Some behaviors are so obvious that we don’t stop to think about how they are regulated, or how they might be encoded in our DNA. Sleeping, for example, is regulated by a biological clock that measures time in units of about a day. Most organisms on earth show similarly profound behaviors that occur at specific times of day. In this lecture, we’ll explore the extent of daily timing in the biosphere – in bacteria, fungi, plants and animals. Our entire environment is oscillating!
March 09, 2020: The Problem of Circadian Clock Synchronization and Why DST Is a Bad Idea
Circadian clocks are tuned to regular signals from the environment called zeitgebers. The most dominant of these is the light dark cycle, which is entirely predictable from day to day and year to year. Organisms use the light and dark signals to synchronize their biological clocks. This process is a bit of biology that resembles physical principles of entrainment of oscillators. We’ll discuss how different, inter-individual circadian clocks entrain themselves to a zeitgeber and also the problem of asymmetry: it is easier to delay a clock than to advance it. Some of you may have noticed this in your experiences with jetlag!
The March 30, 2020 is POSTPONED Lilliputian Landscapes: The Thousands of Microbes That We Carry With Us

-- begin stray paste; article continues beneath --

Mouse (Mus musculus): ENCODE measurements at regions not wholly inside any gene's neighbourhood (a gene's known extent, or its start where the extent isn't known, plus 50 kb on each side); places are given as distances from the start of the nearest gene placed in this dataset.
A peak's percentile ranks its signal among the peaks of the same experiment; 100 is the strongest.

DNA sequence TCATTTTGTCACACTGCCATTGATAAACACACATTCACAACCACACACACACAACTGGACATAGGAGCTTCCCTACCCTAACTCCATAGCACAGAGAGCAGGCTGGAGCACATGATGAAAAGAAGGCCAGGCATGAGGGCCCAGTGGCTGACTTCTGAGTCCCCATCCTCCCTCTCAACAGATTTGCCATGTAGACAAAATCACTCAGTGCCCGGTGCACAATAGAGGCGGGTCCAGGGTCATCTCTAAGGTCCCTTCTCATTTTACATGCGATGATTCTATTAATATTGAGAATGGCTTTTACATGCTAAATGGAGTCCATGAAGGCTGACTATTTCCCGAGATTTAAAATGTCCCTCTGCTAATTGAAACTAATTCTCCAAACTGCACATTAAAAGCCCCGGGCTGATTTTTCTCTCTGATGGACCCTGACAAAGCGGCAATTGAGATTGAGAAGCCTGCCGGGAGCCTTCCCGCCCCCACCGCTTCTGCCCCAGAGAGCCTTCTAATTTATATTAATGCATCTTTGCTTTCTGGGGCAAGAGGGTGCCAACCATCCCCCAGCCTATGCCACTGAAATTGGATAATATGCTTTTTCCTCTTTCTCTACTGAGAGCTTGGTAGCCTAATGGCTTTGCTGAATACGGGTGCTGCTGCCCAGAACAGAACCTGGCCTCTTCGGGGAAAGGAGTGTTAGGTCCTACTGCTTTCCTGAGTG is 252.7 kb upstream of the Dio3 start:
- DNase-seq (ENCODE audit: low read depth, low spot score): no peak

One of the most fascinating developments in biology is the understanding that microbial communities are essential to health and well-being. We still lack an understanding of how stable microbiomes form and are maintained. Perhaps there are some clues in how the microbiome changes according to time of day or time of life. In this lecture, the state of the microbiome in the gut, mouth, lungs—and even your hotel room—will be discussed. We’ll try to find some systematic principles in these massive collections of microbes that accompany us throughout our life.
Liberal Arts Luncheons
Liberal Arts Luncheons are sponsored by the Committee on Academic Priorities (CAP) and in 2019-20, the LAL series joins with Sigma Xi to offer alternating presentations on Tuesdays in McConnell Auditorium, unless otherwise noted. Talks begin at approximately 12:10 p.m., a complimentary lunch is offered in McConnell Foyer (first come, first served).
|February 4||Sigma Xi|
"You must become Caligari!": One-Hundred Years of Cinematic Madness
|Joel Westerdale, German Studies|
|February 18||Sigma Xi|
A folklorist and a computational scientist walk into a math institute...
|Katherine Kinnaird, Statistical & Data Science and Computer Science with John Laudun, English, University of Louisiana|
|March 3||Sigma Xi|